As awesome as the Web is, it too has a dark side. Companies you rely on every day are tracking your online movement, for example, vicious minds continue to eavesdrop on your data, and then we’ve some publishers that won’t stop catering horrendous ads. There are tools to circumvent all these, but it would require more investment and efforts from your end, and high resource usage from your computer’s. Meet TunnerBear, a virtual private network tool with over 5 million userbase. The company has just now released a Chrome extension that serves as the Swiss Army Knife for all your internet woes.


There are a number of things that separate TunnelBear from the rest. Its user interface, for instance, is straightforward, a thing that is apparently too much to expect from a tool of this league.

Interestingly, TunnelBear doesn’t fully work as a traditional VPN tool. Quite the contrary, it only encrypts the data streaming to your browser and out of it. The data, as the company says, is protected with Chrome’s built-in AES 128-bit encryption, which is more secure than the standard security features many of VPN offer.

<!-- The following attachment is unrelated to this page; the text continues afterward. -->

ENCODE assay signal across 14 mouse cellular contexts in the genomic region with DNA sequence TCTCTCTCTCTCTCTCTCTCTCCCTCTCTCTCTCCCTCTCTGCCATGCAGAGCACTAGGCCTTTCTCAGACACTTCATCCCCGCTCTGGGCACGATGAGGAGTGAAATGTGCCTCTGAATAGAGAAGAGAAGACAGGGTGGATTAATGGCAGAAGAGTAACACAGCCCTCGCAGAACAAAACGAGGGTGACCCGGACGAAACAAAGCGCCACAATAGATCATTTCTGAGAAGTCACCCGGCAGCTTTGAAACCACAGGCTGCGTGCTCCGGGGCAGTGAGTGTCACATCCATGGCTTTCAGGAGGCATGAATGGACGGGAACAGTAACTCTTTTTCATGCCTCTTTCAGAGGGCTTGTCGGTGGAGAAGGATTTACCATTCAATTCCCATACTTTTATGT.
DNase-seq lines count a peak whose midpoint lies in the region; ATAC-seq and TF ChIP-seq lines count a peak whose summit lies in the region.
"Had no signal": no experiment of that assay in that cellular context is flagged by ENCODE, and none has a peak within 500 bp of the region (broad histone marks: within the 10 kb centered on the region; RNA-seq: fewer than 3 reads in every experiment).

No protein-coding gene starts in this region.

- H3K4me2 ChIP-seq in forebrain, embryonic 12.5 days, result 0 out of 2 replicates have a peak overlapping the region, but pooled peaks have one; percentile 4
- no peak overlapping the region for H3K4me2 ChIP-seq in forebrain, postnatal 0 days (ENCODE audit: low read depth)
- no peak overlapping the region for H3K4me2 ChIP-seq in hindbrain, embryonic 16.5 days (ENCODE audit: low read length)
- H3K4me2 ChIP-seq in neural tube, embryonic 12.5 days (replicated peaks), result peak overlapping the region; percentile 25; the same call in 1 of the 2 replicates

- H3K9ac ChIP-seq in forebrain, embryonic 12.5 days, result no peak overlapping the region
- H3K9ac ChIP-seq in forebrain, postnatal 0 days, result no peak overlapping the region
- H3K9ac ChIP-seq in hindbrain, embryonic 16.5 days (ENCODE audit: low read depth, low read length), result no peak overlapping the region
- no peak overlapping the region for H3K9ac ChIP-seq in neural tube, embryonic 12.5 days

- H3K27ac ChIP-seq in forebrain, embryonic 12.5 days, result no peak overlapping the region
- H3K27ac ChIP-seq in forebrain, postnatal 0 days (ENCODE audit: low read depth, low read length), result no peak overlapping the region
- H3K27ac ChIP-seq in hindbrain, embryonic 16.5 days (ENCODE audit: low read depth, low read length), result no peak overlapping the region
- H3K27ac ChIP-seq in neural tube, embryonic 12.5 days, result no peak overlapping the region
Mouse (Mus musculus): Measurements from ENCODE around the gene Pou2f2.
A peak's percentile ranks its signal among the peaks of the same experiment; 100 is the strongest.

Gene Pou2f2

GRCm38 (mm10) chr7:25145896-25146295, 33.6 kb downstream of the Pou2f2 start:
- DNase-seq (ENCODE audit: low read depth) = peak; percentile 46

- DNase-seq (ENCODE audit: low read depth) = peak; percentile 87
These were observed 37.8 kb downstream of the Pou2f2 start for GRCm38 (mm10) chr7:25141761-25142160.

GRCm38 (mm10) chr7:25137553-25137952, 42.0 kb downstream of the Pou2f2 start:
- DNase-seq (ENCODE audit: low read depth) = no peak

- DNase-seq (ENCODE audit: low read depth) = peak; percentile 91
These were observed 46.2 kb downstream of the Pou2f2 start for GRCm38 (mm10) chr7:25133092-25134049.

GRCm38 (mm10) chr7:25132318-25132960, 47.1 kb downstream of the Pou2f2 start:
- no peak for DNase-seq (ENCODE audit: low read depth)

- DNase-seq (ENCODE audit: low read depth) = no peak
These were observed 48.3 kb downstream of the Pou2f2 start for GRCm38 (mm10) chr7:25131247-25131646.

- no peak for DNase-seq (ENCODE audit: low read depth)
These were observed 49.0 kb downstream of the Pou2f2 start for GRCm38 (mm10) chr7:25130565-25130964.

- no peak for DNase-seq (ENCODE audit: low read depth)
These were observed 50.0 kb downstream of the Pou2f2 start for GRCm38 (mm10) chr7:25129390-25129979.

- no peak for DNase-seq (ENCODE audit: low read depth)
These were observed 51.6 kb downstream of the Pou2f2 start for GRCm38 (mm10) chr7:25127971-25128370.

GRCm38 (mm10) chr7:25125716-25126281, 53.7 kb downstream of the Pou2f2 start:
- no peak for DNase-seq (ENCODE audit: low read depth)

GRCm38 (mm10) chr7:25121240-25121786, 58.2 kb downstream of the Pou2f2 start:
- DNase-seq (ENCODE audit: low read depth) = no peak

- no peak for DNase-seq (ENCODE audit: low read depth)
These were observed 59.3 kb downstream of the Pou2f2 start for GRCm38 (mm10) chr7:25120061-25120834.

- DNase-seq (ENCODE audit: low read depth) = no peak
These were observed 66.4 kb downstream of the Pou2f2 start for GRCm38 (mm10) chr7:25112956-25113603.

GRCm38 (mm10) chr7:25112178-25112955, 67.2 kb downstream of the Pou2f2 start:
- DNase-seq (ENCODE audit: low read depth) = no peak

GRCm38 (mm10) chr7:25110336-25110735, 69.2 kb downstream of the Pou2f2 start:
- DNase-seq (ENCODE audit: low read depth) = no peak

And that’s not all. As the company notes, in addition to offering a choice of 14 different locations to pick your favored/required disguised place, you can also use it to strip down the level of annoyance bestowed to you in form of ads on Web, and prevent anyone from tracking your online browsing pattern.

TunnelBear, being one of the popular Free VPN services, offers only a limited data to its non-subscribers. At the time of sign up, you will be provided with 250MB of browsing data for free (refilled every month), which you can expand to 750MB once by confirming your email address with the company. But if that doesn’t meet all your needs, you can pay $4.99 per month or $44.99 per year and enjoy unlimited data.

Take it out for a whirl for a week, and see if it is for you. You can also check out its Mac, Android, and iOS applications.

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Manish is pursuing a degree in Computer Science and Engineering but spends more time in writing about technology. He has written for a number of Indian and international publications including BetaNews, BGR India, WinBeta, MakeTechEasier, MediaNama, and Digit magazine among others. When not writing, you would find him ranting about the state of digital journalism on Twitter.